Cats have all the fun! If you’ve ever had a cat that goes bonkers for catnip, then you might be wondering about catnip for dogs too. But can dogs have catnip? Will it even have the same effect?
The good news is that catnip is safe for dogs. It’s non-toxic and is safe to consume, but wait! Before you decided to give your dog a quick catnip buzz, it’s important to learn how it affects your dog and how to offer it safely.
When it comes to any herbs, oils, or spices, it’s best to understand the benefits and precautions before you offer it to your pooch. To get started, let’s look at what catnip is.
What is Catnip?
Take a big whiff of some fresh or dried catnip, and you may find it smells vaguely familiar. That’s because catnip is a member of the mint family. Catnip goes by a few different names: catswort, catmint, and its scientific name nepeta cataria, but we’ll stick to plain old catnip.
While this popular plant is most famous for its stimulant effect on cats, catnip is also a popular ornamental plant for gardens. It’s also an effective repellent for common garden pests like aphids. For more info, check out this Ultimate Catnip Guide.
Does Catnip Work on Dogs?
It might sound strange, especially considering its name, but dogs are attracted to catnip too. You may have noticed your dog’s obsession with your cats’ catnip toys. Sure, they’re small and fun, but it’s the scent that makes them irresistible.
We know catnip isn’t toxic for dogs, but does it have the same effect on dogs that it has on cats? In most cases, no. Catnip for dogs typically provides a mellowing effect instead of the stimulating response that many cats have.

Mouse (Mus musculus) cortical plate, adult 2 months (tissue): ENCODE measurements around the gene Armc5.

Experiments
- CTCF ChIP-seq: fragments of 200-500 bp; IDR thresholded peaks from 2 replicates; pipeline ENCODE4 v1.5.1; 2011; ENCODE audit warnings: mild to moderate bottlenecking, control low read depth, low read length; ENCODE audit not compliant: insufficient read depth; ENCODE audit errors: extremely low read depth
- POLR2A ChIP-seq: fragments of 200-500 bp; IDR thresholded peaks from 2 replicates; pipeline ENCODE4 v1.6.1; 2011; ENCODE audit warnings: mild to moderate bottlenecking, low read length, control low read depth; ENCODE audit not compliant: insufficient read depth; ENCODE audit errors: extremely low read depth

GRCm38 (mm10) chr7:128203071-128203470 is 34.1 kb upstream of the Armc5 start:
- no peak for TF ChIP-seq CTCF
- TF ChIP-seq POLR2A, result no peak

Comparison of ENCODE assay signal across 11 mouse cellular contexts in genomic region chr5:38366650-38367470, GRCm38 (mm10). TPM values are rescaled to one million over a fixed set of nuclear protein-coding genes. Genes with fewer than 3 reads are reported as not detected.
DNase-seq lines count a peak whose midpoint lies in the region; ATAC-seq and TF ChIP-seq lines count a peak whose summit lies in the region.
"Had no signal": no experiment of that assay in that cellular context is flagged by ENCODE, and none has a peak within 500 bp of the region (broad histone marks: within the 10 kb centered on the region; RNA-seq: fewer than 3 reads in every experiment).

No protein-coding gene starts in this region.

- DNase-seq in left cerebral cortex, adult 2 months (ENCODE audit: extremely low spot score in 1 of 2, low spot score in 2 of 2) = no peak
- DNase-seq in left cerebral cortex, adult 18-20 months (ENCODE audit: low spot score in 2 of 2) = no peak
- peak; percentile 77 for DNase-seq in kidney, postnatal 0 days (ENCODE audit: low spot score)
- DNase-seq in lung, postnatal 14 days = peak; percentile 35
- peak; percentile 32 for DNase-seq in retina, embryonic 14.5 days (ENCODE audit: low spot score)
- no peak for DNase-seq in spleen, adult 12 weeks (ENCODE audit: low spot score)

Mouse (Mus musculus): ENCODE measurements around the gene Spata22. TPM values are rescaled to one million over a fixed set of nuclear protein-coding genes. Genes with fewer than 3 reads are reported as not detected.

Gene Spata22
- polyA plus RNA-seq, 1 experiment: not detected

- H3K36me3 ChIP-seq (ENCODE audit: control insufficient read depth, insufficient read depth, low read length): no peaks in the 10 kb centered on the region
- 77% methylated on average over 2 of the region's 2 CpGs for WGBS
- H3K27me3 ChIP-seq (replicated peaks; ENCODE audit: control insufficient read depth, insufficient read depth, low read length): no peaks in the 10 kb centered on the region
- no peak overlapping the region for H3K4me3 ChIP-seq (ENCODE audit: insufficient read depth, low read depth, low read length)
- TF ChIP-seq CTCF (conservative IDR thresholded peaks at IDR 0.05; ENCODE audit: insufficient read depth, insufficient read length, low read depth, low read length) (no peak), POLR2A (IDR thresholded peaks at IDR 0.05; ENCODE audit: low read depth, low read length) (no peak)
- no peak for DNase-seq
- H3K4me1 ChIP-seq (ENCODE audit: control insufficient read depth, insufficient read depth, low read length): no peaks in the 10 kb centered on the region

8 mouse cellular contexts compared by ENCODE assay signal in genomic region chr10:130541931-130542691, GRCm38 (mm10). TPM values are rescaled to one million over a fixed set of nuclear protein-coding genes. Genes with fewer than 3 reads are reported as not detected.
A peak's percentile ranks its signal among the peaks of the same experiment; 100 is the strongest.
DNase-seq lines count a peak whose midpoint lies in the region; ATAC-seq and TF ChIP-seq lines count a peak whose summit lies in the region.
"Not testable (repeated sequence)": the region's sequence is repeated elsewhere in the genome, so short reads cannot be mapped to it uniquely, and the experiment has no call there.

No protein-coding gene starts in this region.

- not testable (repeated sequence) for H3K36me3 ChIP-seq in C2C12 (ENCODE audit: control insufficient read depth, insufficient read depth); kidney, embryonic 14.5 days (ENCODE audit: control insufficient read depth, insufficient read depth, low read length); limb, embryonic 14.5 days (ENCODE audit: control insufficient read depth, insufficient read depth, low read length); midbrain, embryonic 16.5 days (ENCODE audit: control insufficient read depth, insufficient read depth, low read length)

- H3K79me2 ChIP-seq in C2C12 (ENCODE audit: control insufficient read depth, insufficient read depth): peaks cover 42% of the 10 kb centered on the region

If you have a hyperactive pup at home, that might sound like a positive effect, but just like in cats, some dogs will have no attraction to the herb at all.
The 3 Benefits of Catnip for Dogs
Even if your dog isn’t interested in the plant, catnip can still have some benefits for your dog if the plant is ingested. We broke down 3 of the most notable benefits of catnip for dogs:
1. Calming Aid
Catnip usually has the opposite effect on dogs than it does on cats. Instead of being a stimulant, catnip is a mild sedative for dogs. It can be used to reduce stress, excitement, and even fearful reactions brought on by anxiety.
2. Digestive Aid
Catnip can also be used to reduce gas and digestive discomfort. When ingested, it can prevent gas formation and reduce cramping. This means fewer dog farts! If your dog is showing signs of minor digestive issues, like diarrhea or constipation, catnip’s antispasmodic properties can help by soothing the intestinal walls. This can reduce pain and improve digestion.
3. Urinary and Kidney Care
You can use catnip to promote healthy urination. This may not strike you as a particularly positive quality, but is an excellent way to promote urinary tract and kidney health.
Using a mild diuretic, like catnip, can help your dog flush out toxins, bacteria, and debris that could lead to urinary tract infections, stones, or blockages. In combination with products like cranberry powder, catnip may help to prevent recurring urinary tract infections.